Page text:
Scientists at the European Organization for Nuclear Research (CERN) say they have measured tiny subatomic particles traveling faster than light (about 1.000025 times faster or 299,799,953 m/s. instead of 299,792,458 m/s).
The OPERA neutrino experiment at the underground Gran Sasso Laboratory has measured the velocity of neutrinos from the CERN CNGS beam over a baseline of about 730 km with much higher accuracy than previous studies conducted with accelerator neutrinos. The measurement is based on high-statistics data taken by OPERA in the years 2009, 2010 and 2011. Dedicated upgrades of the CNGS timing system and of the OPERA detector, as well as a high precision geodesy campaign for the measurement of the neutrino baseline, allowed reaching comparable systematic and statistical accuracies. An early arrival time of CNGS muon neutrinos with respect to the one computed assuming the speed of light in vacuum of (60.7 plus or minus 6.9 (stat.) plus or minus 7.4 (sys.)) ns was measured. This anomaly corresponds to a relative difference of the muon neutrino velocity with respect to the speed of light (v-c)/c = (2.48 plus or minus 0.28 (stat.) plus or minus 0.30 (sys.)) X 10^-5.
If other labs can reproduce the effect (and no systemic error is found), physicists envision one of two far-reaching outcomes.
1) the CERN team’s results could bolster quantum theories of gravity – the last of nature’s four fundamental forces scientists are trying to fit under the umbrella of quantum physics. Theories of quantum gravity suggest that at sufficiently high energies, particles can appear to travel faster than light because they traverse extra dimensions of space.
One example is string theory, which posits a universe of many more dimensions than the four humans experience.
“If you have a theory in which there is more than one way to get from A to B, maybe you can have a shortcut and have the appearance of traveling faster than the speed of light,” says Stephen Parke, who heads the theoretical physics department at the Fermi National Accelerator Laboratory in Batavia, Ill.
2) A pillar of modern physics – Einstein’s theory of special relativity, in which the speed of light is a particle’s absolute speed limit – could take its first serious hit. Perhaps not flat wrong, but only a piece of a more complete picture.
Fermilab could provide a reality check on the OPERA results in about three years.
Confirmation – or a “maybe not” – could come sooner from Japan, which has a similar, though shorter, long-baseline neutrino experiment. Even though the facility was affected by this year’s tsunami-generating earthquake, researchers suggest that the lab’s archives may hold the data needed to compare with OPERA’s.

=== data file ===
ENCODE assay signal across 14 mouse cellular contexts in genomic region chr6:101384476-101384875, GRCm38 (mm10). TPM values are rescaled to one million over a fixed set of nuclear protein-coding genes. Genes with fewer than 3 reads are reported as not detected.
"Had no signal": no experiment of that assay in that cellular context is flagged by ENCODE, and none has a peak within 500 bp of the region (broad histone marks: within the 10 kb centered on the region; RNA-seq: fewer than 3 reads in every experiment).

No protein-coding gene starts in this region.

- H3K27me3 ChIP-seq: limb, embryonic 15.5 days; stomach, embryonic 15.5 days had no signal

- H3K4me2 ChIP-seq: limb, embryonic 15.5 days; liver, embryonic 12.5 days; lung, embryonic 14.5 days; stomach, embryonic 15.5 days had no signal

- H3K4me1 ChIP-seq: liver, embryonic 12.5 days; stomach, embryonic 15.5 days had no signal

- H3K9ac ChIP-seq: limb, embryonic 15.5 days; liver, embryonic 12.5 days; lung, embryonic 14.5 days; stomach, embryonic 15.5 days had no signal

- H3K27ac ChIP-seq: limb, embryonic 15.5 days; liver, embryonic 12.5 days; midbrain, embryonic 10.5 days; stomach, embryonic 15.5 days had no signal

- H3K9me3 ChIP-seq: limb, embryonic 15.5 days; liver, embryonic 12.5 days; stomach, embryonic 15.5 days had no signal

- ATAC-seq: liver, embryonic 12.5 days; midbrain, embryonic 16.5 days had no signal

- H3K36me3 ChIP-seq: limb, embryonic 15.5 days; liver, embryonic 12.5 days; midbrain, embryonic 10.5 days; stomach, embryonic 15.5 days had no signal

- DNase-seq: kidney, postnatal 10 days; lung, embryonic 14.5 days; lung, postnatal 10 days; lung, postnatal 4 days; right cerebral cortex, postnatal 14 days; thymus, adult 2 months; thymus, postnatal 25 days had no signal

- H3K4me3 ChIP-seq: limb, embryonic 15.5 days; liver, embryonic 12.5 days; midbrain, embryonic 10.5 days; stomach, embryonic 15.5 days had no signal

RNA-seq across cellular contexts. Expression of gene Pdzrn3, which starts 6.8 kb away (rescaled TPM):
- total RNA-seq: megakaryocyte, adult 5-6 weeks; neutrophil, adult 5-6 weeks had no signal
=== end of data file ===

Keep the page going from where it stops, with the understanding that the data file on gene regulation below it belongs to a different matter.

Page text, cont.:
If that’s the case, a second opinion on particles that appear to outrace light might be only months away.
The total statistics used for the analysis reported in this paper is of 16111 events detected in OPERA, corresponding to about 10^20 protons on target collected during the 2009, 2010 and 2011 CNGS runs. This allowed estimating δt with a small statistical uncertainty, presently comparable to the total systematic uncertainty.
The point where the parent meson produces a neutrino in the decay tunnel is unknown.
However, this introduces a negligible inaccuracy in the neutrino time of flight measurement, because the produced mesons are also travelling with nearly the speed of light.
With a full GEANT simulation of external events it is shown that ignoring the position of the interaction point in the rock introduces a bias smaller than 2 ns with respect to those events occurring in the target (internal events), provided that external interactions are selected by requiring identified muons in OPERA
A key feature of the neutrino velocity measurement is the accuracy of the relative time tagging at CERN and at the OPERA detector. The standard GPS receivers formerly installed at CERN and LNGS would feature an insufficient ~100 ns accuracy for the TOFν measurement. Thus, in 2008, two identical systems, composed of a GPS receiver for time-transfer applications Septentrio PolaRx2e operating in “common-view” mode and a Cs atomic clock Symmetricom Cs4000, were installed at CERN and LNGS. They were calibrated by the Swiss Metrology Institute (METAS) and established a permanent time link between two reference points (tCERN and tLNGS) of the timing chains of CERN and OPERA at the nanosecond level. The difference between the time base of the CERN and OPERA PolaRx2e receivers was measured to be (2.3 ± 0.9) ns. This correction was taken into account in the application of the time link.
The relative positions of the elements of the CNGS beam line are known with millimetre accuracy. When these coordinates are transformed into the global geodesy reference frame ETRF2000 by relating them to external GPS benchmarks, they are known within 2 cm accuracy.
The high-accuracy time-transfer GPS receiver allows to continuously monitor tiny
movements of the Earth’s crust, such as continental drift that shows up as a smooth variation of less than 1 cm/year, and the detection of slightly larger effects due to earthquakes.